180 MOOCs to Start the New Year (Is This the Crest of the Wave?)

Once the MOOC “revolution” got underway, universities, usually slow-moving and tight-fisted institutions, couldn’t run fast enough to put their own MOOCs online. And, right now, we’re seeing the results. In January alone, 180 MOOCs from major international universities, will get underway. Below we’ve highlighted some of the courses that intrigued us most, but you can peruse the complete list here and make your own choices.

If you haven’t tried a free MOOC, I’d do it sooner than later. In recent weeks, the whole MOOC project took a hit when a University of Pennsylvania study found what was becoming empirically obvious — that MOOCs generally have very low participation and completion rates, and what’s more, most of the students taking the courses are “disproportionately educated, male, [and] wealthy,” and from the United States. This study, combined with other disappointing experiments and findings, will likely make universities think twice about sinking money into creating MOOCs (they can cost anywhere from $15,000 to $50,000 to develop). It might take another 6-12 months to see the shift. But I’d hazard a guess that this January might be the peak of the free MOOC trend. Enjoy them while they last. Whatever their shortcomings, they can be quite informative, and you can’t beat the price.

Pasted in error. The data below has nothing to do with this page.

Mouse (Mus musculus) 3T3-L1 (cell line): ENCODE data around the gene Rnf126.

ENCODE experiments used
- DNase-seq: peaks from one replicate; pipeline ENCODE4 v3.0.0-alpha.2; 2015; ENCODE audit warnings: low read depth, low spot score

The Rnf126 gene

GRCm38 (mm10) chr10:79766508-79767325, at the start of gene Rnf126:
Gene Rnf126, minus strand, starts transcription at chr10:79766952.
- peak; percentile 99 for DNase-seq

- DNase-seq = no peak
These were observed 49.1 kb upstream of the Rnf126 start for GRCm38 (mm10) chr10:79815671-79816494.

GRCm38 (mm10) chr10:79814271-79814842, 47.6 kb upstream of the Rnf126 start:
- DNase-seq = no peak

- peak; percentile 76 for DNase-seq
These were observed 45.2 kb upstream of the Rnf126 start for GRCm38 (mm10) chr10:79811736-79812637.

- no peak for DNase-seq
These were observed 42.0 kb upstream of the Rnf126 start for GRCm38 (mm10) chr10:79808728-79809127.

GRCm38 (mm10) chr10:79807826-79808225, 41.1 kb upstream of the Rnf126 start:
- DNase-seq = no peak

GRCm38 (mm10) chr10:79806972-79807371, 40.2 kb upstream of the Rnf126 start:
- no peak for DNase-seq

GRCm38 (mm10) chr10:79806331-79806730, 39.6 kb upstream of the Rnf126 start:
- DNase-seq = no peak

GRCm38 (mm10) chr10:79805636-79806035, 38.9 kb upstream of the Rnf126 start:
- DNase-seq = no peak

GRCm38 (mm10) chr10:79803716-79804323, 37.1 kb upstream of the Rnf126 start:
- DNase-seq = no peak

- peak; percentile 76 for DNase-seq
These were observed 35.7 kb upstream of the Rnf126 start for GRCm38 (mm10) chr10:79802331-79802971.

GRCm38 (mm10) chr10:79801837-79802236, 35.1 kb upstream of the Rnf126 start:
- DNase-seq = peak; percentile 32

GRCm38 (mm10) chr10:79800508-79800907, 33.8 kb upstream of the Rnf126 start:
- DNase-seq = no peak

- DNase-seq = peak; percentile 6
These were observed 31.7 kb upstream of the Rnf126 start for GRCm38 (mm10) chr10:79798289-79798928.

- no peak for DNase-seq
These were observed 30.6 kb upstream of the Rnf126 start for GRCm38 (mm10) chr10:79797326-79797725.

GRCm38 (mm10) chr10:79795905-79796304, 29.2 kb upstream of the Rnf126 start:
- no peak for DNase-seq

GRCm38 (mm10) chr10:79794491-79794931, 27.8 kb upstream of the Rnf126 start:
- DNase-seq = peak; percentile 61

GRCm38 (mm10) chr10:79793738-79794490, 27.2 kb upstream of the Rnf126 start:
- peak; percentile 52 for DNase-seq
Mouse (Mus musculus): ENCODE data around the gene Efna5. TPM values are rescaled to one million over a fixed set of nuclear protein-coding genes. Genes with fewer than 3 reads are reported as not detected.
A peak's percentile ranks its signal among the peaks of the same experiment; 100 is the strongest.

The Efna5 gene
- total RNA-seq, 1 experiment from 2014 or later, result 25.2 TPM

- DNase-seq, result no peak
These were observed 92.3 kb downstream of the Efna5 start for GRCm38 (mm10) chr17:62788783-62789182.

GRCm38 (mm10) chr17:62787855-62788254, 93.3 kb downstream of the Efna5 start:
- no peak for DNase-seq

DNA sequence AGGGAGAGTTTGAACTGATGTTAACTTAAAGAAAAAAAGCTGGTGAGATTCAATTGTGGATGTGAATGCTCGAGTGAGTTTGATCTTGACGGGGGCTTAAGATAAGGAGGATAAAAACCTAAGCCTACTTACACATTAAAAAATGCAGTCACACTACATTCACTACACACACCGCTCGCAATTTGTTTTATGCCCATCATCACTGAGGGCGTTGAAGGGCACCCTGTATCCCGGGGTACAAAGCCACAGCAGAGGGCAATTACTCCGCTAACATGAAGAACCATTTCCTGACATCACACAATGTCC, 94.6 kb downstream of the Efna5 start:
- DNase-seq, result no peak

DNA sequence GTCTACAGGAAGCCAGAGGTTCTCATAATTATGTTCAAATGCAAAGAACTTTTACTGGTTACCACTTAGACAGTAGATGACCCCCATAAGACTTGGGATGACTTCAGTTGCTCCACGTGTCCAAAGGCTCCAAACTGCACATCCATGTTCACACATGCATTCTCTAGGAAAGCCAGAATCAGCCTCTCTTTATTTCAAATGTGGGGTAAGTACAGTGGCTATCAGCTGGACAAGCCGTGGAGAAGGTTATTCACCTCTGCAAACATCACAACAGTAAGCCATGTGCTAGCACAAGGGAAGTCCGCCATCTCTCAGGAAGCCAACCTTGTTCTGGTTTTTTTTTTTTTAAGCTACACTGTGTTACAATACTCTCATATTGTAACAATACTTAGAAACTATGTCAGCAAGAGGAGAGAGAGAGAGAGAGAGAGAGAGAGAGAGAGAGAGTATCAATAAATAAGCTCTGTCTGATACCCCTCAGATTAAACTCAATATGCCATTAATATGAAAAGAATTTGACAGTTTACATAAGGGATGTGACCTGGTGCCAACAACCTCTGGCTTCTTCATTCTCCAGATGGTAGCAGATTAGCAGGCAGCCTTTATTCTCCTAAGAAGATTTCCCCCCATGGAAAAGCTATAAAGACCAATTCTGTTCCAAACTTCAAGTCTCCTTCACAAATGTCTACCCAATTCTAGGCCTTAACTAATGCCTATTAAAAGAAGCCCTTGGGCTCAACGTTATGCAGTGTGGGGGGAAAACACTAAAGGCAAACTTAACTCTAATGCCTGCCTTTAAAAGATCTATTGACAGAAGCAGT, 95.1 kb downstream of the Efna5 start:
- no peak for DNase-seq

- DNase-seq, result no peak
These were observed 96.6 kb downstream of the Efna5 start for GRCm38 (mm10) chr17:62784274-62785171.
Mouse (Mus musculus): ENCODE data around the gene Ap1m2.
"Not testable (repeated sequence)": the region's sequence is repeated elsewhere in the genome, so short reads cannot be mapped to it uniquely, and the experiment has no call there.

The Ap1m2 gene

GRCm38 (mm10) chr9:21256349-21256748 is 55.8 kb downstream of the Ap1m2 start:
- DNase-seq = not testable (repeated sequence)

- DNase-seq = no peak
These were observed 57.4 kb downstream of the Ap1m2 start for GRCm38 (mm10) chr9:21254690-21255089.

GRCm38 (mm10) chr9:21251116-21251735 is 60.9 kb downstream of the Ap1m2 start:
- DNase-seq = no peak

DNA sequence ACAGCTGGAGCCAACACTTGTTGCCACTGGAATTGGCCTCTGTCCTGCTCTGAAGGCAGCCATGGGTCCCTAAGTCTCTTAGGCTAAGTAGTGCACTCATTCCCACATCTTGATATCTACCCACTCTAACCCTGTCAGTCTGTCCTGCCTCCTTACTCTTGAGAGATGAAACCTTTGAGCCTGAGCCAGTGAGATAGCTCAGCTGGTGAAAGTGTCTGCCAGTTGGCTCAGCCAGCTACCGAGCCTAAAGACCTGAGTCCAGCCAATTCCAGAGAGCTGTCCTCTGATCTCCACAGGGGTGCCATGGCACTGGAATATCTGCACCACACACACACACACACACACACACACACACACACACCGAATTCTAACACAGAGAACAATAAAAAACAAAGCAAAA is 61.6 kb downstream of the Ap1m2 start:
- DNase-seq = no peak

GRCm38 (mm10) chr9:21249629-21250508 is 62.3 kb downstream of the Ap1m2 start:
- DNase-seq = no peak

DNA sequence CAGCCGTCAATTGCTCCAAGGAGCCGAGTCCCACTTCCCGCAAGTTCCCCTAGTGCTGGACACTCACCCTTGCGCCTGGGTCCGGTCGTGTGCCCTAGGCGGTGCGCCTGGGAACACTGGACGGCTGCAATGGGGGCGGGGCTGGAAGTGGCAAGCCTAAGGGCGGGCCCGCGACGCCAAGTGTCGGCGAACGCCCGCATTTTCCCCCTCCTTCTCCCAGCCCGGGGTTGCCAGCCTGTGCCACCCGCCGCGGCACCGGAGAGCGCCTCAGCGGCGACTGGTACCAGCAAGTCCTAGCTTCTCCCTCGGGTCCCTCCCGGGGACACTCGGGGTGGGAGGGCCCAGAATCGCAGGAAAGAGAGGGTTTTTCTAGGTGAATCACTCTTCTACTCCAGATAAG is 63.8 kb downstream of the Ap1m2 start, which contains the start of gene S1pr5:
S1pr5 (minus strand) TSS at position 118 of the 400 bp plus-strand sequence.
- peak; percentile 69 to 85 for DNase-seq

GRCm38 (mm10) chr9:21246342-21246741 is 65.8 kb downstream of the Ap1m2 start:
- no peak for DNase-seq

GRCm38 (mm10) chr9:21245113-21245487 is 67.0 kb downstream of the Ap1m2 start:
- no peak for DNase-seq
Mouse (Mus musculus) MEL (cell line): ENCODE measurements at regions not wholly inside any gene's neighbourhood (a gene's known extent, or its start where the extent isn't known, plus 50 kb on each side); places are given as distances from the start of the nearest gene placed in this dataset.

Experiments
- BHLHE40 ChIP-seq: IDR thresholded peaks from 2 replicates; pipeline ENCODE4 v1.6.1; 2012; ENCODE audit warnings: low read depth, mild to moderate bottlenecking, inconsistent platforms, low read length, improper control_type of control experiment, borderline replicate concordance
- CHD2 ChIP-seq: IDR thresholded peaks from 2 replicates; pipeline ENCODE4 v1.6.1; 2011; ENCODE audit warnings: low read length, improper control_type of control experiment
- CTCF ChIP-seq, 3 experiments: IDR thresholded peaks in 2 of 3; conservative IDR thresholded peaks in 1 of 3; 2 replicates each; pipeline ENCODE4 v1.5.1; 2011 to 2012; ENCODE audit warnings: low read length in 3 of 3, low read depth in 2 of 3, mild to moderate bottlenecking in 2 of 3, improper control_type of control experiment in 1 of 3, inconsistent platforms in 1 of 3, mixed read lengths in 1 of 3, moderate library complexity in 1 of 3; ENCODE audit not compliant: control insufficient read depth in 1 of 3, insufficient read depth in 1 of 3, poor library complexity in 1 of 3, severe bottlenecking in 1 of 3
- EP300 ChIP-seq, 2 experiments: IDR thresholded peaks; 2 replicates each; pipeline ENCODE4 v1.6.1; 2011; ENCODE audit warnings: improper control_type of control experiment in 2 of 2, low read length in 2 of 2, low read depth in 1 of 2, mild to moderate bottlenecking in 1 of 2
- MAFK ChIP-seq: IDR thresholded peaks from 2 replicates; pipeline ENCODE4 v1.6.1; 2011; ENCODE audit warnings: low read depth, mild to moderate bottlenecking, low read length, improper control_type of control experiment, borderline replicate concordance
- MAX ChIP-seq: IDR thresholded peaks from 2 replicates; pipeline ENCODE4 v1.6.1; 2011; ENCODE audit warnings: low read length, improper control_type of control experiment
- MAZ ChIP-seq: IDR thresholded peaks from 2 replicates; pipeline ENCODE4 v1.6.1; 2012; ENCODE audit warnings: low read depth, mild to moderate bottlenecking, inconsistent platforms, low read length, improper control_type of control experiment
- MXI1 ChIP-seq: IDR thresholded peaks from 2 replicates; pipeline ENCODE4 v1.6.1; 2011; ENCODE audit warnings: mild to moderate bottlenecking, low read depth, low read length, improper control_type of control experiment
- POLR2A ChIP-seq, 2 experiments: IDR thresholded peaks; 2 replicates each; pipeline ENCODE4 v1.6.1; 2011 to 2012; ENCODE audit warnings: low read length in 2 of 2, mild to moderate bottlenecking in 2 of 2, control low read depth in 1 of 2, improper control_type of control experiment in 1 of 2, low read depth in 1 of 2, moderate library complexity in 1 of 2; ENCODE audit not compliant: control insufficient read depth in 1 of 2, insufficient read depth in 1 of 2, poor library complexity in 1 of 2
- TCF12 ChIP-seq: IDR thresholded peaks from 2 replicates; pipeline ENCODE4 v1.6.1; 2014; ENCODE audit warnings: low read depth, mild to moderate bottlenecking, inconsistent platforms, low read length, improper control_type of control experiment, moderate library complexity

See our complete list of MOOCs from Great Universities here, along with our MOOC FAQ.

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Related Content:

Stephen Colbert Tries to Make Sense of MOOCs with the Head of edX

The Big Problem for MOOCs Visualized

Google & edX to Create MOOC.Org: An Open Source Platform For Creating Your Own MOOC



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  1. Sheryl says . . . | January 5, 2014 / 1:48 pm

    I recommend Drugs and the Brain through CalTech/Coursera. It’s not an easy course, but it is fascinating. It just started.

  2. Sheryl says . . . | January 5, 2014 / 1:49 pm

    (I took it last year.)

  3. tottenmichael says . . . | January 5, 2014 / 2:01 pm

    It’s curious why high school and Junior College teachers are not embracing MOOCs and incorporating it into high school classes, even if only for extra credit.

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